— -- This is a rush transcript for April 26, 2015. It will be updated and may contain errors.
ANNOUNCER: ABC's This Week. Breaking now, is there a dramatic shift coming in how we treat ransom demands from terrorists? Brian Ross on the story. It's an ABC News exclusive.
Plus, brand new details on the investigation into that deadly drone mistake.
Clinton cash, the men at the center of the latest campaign firestorm is here revealing more explosive allegations about Hillary Clinton from his upcoming book.
Bruce's big announcement, will the former Olympian change the way we view transgender people?
Plus, Washington's wild night: all the hilarious surprises and the amazing moments from the White House Correspondents' Dinner.
BARACK OBAMA PRESIDENT OF THE UNITED STATES: My advisers asked me, Mr. President, do you have a bucket list? I have something that rhymes with bucket list.
ANNOUNCER: From ABC News, This Week with George Stephanopoulos begins now.
GEORGE STEPHANOPOULOS: And we have so much to cover this morning. We begin with breaking news, new aftershocks in Nepal across south Asia after that massive 7.8 earthquake that has killed thousands already.
The pictures of the devastation just incredible, that is an avalanche that was sparked by the quake. It's hit climbers near Mount Everest. Let's get right to ABC's Alex Marquardt on the phone from Delhi India, the staging ground for the aid effort. Good morning, Alex.
ALEX MARQUARDT, ABC NEWS CORRESPONDENT: Good morning, George.
We got word from Nepal just a short time ago that there's been another huge aftershock this morning. Our ABC News team was in the air over the capital of Kathmandu when it struck. We were turned back to India because it was so powerful that the airport was closed.
Rescue teams in Nepal now frantically digging through the rubble looking for any survivors. Many across the country spending the night outside, fearful that more tremors would bring down their homes.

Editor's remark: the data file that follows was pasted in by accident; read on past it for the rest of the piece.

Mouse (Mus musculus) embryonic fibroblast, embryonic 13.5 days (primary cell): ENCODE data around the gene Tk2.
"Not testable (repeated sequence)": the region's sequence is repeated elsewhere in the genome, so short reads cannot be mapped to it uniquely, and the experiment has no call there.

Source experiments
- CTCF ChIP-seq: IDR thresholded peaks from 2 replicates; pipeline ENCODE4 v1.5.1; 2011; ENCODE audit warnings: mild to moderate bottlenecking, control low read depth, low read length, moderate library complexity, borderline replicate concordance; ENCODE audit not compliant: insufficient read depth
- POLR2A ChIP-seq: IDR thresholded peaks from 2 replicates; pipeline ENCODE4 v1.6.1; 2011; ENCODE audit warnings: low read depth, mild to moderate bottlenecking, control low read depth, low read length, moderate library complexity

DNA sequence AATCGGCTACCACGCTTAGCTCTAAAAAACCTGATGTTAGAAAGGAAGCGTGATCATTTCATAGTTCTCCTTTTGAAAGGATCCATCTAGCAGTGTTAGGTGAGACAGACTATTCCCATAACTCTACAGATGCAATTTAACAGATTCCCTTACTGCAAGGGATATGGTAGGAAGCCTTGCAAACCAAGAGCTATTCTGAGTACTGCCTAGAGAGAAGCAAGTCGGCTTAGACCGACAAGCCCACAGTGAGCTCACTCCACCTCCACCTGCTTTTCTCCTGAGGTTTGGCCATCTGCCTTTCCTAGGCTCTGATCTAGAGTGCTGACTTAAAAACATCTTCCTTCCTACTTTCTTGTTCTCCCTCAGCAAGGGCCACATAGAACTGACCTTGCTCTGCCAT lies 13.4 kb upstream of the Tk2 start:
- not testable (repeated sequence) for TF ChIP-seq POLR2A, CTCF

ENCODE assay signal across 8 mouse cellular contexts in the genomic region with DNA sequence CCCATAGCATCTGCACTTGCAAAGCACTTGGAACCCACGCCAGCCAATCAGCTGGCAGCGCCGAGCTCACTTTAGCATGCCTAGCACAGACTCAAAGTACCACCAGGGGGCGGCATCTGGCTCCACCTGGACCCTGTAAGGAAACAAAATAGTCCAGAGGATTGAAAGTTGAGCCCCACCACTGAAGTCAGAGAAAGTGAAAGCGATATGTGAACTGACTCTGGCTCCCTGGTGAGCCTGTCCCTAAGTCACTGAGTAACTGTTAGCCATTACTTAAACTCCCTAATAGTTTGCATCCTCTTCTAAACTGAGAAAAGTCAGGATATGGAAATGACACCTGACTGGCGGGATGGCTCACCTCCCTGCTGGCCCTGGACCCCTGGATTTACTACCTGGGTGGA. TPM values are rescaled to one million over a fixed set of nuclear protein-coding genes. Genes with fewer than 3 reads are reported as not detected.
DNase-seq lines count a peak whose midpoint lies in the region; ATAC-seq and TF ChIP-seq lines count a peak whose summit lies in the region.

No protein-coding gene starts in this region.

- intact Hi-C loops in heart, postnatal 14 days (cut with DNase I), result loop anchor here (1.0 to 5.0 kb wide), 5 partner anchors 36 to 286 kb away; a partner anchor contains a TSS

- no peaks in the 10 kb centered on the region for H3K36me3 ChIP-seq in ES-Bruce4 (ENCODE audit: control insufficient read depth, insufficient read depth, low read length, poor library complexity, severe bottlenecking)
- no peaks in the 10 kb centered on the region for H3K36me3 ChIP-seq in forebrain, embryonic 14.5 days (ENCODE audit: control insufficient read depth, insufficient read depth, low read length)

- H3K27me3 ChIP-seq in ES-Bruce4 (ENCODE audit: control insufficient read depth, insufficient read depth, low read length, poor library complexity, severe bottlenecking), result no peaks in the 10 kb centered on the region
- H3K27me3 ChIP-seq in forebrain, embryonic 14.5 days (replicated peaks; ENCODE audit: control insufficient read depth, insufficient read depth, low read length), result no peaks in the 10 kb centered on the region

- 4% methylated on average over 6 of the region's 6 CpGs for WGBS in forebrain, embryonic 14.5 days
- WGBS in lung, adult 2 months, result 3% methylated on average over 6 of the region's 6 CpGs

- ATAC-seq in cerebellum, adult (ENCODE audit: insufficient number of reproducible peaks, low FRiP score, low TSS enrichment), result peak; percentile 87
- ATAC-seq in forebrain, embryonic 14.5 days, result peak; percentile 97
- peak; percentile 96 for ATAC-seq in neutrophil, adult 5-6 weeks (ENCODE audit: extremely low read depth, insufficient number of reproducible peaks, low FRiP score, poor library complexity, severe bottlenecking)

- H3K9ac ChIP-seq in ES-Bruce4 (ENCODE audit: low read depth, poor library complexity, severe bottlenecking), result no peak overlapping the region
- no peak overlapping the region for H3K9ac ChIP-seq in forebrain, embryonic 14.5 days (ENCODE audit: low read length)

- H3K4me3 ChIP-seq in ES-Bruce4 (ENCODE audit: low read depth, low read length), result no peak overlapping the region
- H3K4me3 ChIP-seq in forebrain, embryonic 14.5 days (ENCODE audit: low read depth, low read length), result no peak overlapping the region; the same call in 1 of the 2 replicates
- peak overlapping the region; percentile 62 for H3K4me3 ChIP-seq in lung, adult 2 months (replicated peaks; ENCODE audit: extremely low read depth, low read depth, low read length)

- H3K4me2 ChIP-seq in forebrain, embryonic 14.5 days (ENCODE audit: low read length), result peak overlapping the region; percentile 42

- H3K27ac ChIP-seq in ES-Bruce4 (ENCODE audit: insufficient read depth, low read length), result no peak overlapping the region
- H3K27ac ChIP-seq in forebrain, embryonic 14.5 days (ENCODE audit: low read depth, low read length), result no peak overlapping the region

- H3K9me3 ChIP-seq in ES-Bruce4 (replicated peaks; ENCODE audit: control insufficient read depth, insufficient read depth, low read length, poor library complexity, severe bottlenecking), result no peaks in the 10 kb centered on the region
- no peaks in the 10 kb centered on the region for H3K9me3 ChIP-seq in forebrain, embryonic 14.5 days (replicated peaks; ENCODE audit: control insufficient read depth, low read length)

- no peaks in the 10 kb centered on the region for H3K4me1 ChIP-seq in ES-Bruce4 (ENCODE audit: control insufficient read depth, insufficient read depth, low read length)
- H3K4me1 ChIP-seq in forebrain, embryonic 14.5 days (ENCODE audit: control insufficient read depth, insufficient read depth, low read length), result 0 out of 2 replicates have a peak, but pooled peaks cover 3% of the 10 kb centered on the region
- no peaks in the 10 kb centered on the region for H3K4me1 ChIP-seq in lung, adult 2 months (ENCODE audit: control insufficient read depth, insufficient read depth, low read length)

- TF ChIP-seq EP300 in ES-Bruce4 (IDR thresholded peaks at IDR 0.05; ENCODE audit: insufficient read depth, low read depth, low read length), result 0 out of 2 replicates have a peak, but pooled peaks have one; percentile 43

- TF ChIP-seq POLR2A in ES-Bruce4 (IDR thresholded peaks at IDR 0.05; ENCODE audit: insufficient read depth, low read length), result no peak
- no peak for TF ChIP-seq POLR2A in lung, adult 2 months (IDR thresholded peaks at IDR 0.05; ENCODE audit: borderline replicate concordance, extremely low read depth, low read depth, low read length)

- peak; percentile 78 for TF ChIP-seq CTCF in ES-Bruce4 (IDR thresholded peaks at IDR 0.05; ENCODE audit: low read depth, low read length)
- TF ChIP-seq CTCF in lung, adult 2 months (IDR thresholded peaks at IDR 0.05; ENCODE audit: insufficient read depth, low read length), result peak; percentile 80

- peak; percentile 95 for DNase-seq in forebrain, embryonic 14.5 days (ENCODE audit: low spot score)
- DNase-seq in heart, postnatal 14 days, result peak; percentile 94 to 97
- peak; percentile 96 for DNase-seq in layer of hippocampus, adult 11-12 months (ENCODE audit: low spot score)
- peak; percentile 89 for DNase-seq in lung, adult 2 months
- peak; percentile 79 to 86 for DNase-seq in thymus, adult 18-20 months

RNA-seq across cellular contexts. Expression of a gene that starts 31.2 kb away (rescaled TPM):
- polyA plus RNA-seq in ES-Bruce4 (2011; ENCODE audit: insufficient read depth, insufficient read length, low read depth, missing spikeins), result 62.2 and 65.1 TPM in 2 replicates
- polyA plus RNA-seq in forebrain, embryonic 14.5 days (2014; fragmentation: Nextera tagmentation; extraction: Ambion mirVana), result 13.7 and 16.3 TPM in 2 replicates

Now we know that at least two Americans were killed, both on Mount Everest, when the base camp was hit by a huge avalanche triggered when the earthquake struck. One of them was Google executive Dan Fredinburg, at least 16 others on a mount also died.
The situation is still very fluid this morning, George. Rescuers and resources are desperately trying to get into Nepal amid fears that the death toll will only continue to grow -- George.
STEPHANOPOULOS: Thank you, Alex.
The U.S. ramping up its aid effort as well.
We're going to turn now to the fallout from that tragic drone strike revealed this week by President Obama. Two innocent hostages, including American Warren Weinstein, killed by mistake. And as President Obama has called for a fullscale review of America's drone policy, ABC's chief investigative correspondent Brian Ross is here with an exclusive report on how America's policy on ransom for hostages may be changed, too.
Good morning, Brian.
BRIAN ROSS, ABC NEWS CORRESPONDENT: Well, good morning, George.